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Rent Assistance, Nutrition and Agriculture, U.S. Postal Service, and Childcare

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State and local governments were responsible for distributing a reported $25 billion in emergency federal rent assistance. The money is targeted to families impacted by COVID-19 who struggle to pay rent and/or owe past-due rent payments. Approximately $800 million of these funds are reserved for Native American housing entities.

The CAA also extended the moratorium on evictions first extended by the CARES Act.2 This moratorium was extended a number of times since then. But now that it’s expired, what’s next for renters?

Federal and state governments still have a number of emergency rental programs in place, originally worth $46.55 billion. As of August 13, 2021, $25 billion has been disbursed with $7.75 billion going to households.5 Individuals who require assistance can go through the U.S. Treasury’s website to see what assistance is available in their areas.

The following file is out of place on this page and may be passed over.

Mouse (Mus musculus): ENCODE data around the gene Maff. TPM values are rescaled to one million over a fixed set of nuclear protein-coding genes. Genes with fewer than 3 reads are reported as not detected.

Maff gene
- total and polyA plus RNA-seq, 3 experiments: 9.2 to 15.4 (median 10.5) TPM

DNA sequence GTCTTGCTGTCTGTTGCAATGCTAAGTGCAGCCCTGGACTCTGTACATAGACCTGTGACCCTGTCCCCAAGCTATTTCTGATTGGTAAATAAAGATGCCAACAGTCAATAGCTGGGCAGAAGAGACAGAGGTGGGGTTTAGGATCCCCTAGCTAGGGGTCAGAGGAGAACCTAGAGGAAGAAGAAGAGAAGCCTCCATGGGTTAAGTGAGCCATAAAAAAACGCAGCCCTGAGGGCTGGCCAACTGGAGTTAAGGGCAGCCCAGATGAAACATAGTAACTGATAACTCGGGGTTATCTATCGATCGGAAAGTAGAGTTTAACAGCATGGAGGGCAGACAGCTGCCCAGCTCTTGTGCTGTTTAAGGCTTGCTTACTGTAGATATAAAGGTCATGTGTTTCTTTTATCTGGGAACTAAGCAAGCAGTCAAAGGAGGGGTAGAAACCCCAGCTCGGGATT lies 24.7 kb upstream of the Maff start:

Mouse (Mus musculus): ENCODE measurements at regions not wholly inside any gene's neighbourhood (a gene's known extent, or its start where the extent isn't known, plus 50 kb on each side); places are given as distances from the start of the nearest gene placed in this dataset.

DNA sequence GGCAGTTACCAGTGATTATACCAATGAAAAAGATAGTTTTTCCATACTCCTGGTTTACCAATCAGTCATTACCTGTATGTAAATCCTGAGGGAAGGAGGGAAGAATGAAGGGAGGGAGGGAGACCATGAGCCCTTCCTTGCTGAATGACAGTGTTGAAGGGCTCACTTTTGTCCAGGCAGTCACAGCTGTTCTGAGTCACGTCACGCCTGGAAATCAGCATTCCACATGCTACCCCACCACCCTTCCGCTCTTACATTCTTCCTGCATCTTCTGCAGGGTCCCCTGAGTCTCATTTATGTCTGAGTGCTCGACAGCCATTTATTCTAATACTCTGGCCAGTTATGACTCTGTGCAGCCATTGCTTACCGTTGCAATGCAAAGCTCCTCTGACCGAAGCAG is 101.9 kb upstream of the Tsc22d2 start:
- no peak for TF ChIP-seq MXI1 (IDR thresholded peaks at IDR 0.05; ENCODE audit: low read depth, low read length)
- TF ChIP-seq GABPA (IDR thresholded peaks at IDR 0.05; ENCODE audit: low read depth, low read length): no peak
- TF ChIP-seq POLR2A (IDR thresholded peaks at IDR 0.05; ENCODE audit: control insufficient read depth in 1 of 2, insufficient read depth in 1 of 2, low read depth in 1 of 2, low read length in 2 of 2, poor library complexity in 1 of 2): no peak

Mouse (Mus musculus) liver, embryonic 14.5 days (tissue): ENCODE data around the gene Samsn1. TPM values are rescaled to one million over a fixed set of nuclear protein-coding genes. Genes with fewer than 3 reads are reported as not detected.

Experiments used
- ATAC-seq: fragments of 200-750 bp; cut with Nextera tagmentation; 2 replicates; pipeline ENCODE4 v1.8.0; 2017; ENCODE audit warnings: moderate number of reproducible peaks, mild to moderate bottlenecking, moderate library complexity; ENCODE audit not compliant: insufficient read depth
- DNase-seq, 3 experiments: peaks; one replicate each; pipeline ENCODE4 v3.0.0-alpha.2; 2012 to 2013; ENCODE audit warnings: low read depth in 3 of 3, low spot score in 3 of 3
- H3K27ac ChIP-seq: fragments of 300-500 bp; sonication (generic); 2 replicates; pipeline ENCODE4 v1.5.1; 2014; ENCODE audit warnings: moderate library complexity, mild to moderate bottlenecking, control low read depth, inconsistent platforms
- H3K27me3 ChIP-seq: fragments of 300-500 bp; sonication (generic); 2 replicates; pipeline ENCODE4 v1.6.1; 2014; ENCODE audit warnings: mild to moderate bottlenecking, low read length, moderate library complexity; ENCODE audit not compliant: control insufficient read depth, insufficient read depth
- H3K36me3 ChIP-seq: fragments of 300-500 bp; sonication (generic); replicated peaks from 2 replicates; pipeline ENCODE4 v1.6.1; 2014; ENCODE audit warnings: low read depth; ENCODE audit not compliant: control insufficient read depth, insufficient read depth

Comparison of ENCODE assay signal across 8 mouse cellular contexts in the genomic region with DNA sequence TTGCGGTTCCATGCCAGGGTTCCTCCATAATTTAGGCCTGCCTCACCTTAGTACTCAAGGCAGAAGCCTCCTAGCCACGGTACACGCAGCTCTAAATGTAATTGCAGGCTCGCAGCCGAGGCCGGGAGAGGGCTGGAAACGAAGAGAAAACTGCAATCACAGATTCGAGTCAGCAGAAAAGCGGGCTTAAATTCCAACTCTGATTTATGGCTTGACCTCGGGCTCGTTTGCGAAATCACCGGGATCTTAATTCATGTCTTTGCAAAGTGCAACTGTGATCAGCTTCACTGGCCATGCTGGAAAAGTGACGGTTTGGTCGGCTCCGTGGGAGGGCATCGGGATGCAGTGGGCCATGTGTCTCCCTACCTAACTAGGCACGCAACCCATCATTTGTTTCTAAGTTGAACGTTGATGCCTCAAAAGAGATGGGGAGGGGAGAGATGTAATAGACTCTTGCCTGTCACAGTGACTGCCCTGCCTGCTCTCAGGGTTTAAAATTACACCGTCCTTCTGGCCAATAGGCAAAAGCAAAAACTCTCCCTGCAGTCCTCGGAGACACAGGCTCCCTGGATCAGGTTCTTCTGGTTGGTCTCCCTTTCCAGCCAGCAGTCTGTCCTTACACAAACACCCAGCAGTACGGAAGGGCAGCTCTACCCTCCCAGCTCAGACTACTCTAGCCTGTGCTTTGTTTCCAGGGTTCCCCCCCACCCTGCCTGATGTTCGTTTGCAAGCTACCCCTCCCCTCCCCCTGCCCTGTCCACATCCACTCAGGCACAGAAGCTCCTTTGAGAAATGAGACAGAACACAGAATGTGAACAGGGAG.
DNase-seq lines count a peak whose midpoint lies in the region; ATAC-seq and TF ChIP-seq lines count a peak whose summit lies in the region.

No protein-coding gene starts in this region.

A 15% increase in SNAP benefits—plus additional funding for food banks and senior nutrition programs costing $13 billion—made up half of the $26 billion set aside here. This included $614 million for nutrition assistance for Puerto Rico and other territories. Included in this allotment were emergency funds for school and daycare feeding programs, as well as improvements in the P-EBT program.

The second $13 billion consisted of direct payments, purchases, and loans to farmers and ranchers who suffered losses due to the pandemic. These funds would be used to support the food supply chain, purchase food, donate to food banks, and support local food systems.2

A CARES Act $10 billion loan to the USPS was converted to direct funding with no required repayment by the CAA legislation. These funds were designed to be used to offset operational costs and expenses resulting from the pandemic.6

A Child Care and Development Block Grant of $10 billion, allocated through the new legislation will be used to provide childcare assistance to families. The funds will also be used to help childcare providers cover increased operating costs during the pandemic. Also included in this allotment: $250 million for Head Start providers.

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